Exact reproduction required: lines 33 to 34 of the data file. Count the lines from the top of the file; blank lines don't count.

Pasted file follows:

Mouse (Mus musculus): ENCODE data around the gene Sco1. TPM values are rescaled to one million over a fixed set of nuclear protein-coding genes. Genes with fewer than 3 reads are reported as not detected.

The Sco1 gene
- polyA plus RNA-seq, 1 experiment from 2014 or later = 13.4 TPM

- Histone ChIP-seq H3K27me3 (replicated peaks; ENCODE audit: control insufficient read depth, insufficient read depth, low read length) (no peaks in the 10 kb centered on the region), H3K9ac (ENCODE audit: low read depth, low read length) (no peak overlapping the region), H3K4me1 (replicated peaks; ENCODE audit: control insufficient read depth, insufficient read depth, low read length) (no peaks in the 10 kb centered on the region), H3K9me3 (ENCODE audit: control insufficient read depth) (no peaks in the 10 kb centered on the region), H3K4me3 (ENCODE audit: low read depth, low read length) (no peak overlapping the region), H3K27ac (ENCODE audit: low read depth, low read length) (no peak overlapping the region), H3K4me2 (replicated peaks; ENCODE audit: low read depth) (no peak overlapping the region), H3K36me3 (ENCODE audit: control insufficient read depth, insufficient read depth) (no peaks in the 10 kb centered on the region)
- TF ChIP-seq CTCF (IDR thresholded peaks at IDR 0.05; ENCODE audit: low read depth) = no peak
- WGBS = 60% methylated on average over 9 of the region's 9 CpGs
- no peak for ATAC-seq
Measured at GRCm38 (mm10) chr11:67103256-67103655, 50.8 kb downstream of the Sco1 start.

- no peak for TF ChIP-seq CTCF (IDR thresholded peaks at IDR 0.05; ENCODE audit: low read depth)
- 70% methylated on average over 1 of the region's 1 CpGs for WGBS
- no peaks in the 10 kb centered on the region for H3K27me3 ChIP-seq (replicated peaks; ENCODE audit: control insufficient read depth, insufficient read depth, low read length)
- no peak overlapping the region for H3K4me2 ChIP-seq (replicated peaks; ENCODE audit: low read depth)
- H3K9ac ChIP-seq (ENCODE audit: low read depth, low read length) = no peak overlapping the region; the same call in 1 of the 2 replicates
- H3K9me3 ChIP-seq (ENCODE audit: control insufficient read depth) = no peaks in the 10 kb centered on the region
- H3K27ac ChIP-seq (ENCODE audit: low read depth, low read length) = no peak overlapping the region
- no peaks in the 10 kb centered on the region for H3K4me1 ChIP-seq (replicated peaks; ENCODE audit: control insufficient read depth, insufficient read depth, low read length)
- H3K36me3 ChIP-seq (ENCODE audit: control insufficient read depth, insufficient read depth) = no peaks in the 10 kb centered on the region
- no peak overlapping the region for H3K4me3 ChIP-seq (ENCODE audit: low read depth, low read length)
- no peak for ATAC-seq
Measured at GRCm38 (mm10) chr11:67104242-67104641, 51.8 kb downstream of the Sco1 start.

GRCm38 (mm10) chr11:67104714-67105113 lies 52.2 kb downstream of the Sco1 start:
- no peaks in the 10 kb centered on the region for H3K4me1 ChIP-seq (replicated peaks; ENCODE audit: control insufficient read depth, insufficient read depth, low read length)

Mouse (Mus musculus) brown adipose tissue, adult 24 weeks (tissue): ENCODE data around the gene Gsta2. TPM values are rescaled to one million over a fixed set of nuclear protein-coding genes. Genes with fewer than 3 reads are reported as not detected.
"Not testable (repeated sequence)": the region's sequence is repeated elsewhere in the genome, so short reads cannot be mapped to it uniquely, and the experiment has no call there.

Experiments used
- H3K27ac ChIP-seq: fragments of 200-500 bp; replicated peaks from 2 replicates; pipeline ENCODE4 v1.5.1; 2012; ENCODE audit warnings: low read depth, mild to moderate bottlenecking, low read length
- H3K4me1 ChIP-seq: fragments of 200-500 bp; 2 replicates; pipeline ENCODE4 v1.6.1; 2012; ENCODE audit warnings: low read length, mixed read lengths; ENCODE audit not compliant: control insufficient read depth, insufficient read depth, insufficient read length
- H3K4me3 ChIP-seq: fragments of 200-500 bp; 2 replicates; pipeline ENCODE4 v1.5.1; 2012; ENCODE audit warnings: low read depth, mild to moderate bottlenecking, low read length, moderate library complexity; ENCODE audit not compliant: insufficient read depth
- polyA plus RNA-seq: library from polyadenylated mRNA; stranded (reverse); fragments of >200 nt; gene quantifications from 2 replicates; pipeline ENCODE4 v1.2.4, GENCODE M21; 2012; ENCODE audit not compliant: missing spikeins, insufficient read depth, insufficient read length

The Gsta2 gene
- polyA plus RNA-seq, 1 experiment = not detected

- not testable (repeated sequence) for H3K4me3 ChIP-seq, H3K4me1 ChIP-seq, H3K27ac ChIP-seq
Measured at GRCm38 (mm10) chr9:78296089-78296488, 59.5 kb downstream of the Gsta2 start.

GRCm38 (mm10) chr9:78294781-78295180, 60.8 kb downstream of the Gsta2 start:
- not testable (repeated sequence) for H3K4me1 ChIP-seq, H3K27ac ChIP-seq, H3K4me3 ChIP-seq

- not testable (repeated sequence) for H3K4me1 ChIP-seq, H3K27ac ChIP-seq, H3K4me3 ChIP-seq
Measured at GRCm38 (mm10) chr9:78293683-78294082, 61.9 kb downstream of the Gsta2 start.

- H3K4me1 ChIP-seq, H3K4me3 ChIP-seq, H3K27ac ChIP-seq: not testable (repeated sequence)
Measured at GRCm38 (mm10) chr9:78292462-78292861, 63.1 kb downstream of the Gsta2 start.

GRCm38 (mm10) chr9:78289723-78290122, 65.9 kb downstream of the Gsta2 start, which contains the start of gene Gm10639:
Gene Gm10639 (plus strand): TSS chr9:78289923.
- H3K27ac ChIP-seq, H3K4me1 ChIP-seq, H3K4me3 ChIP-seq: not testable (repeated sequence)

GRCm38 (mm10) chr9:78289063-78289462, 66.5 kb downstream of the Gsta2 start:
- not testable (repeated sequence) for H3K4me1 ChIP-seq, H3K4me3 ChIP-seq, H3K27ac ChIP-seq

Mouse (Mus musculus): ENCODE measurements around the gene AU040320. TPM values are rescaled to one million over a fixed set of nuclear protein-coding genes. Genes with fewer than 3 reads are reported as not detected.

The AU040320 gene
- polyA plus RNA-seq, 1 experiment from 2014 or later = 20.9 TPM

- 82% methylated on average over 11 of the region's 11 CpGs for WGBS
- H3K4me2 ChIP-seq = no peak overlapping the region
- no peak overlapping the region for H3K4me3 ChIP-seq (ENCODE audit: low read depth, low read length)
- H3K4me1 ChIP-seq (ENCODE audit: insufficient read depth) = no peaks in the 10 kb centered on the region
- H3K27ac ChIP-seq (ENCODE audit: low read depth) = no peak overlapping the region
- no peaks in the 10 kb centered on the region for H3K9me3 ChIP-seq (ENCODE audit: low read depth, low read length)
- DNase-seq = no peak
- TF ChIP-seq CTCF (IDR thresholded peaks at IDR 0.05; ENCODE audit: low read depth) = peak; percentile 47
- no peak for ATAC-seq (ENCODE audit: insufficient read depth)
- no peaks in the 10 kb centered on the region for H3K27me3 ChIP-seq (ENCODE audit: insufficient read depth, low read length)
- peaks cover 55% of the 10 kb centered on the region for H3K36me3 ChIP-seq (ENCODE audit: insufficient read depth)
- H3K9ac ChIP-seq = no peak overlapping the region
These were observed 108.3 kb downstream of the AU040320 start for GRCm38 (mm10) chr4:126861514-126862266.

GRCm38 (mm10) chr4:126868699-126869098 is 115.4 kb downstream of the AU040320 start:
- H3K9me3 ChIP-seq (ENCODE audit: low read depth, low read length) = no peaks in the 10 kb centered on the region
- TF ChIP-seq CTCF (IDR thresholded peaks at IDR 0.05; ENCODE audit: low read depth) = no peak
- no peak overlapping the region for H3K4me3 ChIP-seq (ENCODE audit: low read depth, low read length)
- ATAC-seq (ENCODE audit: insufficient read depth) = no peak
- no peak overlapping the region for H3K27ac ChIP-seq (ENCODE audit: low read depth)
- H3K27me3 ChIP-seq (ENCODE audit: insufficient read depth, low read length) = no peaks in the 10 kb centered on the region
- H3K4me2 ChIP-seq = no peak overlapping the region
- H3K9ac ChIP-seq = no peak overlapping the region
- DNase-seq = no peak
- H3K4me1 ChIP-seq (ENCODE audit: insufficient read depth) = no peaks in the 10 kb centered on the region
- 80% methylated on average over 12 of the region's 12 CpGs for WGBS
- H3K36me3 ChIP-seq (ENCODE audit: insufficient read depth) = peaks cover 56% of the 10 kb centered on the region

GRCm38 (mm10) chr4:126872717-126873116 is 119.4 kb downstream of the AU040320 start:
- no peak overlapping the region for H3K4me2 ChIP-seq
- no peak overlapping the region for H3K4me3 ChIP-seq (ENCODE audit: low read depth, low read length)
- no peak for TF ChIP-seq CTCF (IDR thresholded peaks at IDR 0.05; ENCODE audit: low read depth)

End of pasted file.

Measured at GRCm38 (mm10) chr9:78296089-78296488, 59.5 kb downstream of the Gsta2 start.

GRCm38 (mm10) chr9:78294781-78295180, 60.8 kb downstream of the Gsta2 start: